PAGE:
Geographic Location of this wig: Africa
This is something that women of color still do today instinctively. If you go on Youtube & search “How to make your own wigs from scratch” You will see thousands of videos on this particular subject. What is most impressive to me is that the majority of the African or African descent women are self taught in this craft. This is a form of art & I appreciate the time given to make something like this so incredibly beautiful.
wig rings of Sithathoryunet (Egypt, 1887-1813 B.C.)
Credit Line:Purchase, Rogers Fund and Henry Walters Gift, 1916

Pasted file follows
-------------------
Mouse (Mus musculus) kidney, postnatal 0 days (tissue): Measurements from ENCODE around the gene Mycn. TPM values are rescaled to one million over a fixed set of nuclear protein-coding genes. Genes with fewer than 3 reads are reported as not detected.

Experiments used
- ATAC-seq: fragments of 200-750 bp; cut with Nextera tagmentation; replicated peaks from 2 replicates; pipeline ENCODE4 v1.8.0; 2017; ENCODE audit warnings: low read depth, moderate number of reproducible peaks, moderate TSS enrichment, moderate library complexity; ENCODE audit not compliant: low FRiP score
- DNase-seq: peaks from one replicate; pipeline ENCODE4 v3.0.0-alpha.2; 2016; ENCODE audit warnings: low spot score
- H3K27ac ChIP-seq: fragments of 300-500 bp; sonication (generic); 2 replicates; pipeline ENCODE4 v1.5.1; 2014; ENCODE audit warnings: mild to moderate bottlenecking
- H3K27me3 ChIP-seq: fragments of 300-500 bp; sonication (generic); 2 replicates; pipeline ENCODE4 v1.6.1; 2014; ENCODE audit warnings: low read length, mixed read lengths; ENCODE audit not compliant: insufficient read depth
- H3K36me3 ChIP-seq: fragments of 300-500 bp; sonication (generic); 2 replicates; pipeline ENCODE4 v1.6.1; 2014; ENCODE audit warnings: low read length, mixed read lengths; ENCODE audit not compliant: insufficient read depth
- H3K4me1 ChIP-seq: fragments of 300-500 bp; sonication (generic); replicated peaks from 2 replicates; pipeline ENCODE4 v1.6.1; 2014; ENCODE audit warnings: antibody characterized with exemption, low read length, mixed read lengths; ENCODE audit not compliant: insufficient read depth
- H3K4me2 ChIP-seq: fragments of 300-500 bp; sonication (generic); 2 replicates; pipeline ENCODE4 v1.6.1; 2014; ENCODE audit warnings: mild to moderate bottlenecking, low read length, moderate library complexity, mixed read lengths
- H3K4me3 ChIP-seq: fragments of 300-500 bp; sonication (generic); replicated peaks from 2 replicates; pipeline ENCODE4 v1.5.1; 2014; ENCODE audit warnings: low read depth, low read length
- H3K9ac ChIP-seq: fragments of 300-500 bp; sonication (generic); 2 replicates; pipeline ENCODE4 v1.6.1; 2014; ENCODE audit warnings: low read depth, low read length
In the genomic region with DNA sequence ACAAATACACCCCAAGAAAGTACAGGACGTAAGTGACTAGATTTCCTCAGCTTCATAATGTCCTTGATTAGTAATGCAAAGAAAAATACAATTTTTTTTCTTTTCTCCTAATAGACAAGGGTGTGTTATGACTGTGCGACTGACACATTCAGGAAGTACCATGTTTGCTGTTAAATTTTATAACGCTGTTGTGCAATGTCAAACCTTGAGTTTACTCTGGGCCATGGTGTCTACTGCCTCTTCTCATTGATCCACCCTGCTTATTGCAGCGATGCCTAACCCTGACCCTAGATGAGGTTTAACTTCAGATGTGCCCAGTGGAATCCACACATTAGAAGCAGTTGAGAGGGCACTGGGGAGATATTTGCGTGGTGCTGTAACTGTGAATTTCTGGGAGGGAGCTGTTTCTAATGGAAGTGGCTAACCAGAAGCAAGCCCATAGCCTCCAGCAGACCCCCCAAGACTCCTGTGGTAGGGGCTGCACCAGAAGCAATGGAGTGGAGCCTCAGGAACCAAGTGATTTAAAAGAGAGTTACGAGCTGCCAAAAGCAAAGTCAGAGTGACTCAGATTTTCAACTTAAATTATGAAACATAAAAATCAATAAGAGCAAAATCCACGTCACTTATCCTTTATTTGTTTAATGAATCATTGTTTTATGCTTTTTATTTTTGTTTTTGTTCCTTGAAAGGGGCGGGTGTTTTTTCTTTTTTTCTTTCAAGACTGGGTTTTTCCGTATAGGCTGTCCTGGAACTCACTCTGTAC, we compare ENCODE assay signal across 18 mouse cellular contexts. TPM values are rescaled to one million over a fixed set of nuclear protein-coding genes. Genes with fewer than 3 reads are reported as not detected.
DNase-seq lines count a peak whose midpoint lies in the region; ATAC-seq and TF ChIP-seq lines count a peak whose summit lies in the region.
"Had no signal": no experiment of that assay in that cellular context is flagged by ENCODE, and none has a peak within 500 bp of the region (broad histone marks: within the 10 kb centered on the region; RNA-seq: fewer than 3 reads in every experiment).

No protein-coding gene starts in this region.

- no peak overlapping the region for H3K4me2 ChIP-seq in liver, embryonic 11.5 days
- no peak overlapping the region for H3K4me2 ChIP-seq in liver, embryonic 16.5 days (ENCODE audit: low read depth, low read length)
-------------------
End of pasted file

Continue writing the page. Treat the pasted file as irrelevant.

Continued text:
Reign:reign of Senwosret II–Amenemhat III
Date:ca. 1887–1813 B.C.
Geography:From Egypt, Fayum Entrance Area, Lahun, Tomb of Sithathoryunet (BSA Tomb 8), Egypt Exploration Society excavations, 1914
Hair ornaments made out of gold
Two boxes in the jewelry niche of Sithathoryunet’s tomb seem to have held her ceremonial wigs. The wooden boxes and hair had completely decomposed, but 1,251 gold rings in two sizes that had decorated one of the wigs were preserved. They have been placed on a modern wig in an arrangement suggested by a wooden head that the Metropolitan Museum excavated at Lisht, another Middle Kingdom royal cemetery. A gold crown and a pectoral with the name of Amenemhat III, both in the Egyptian Museum, Cairo, were packed in the same box with the ornamented wig.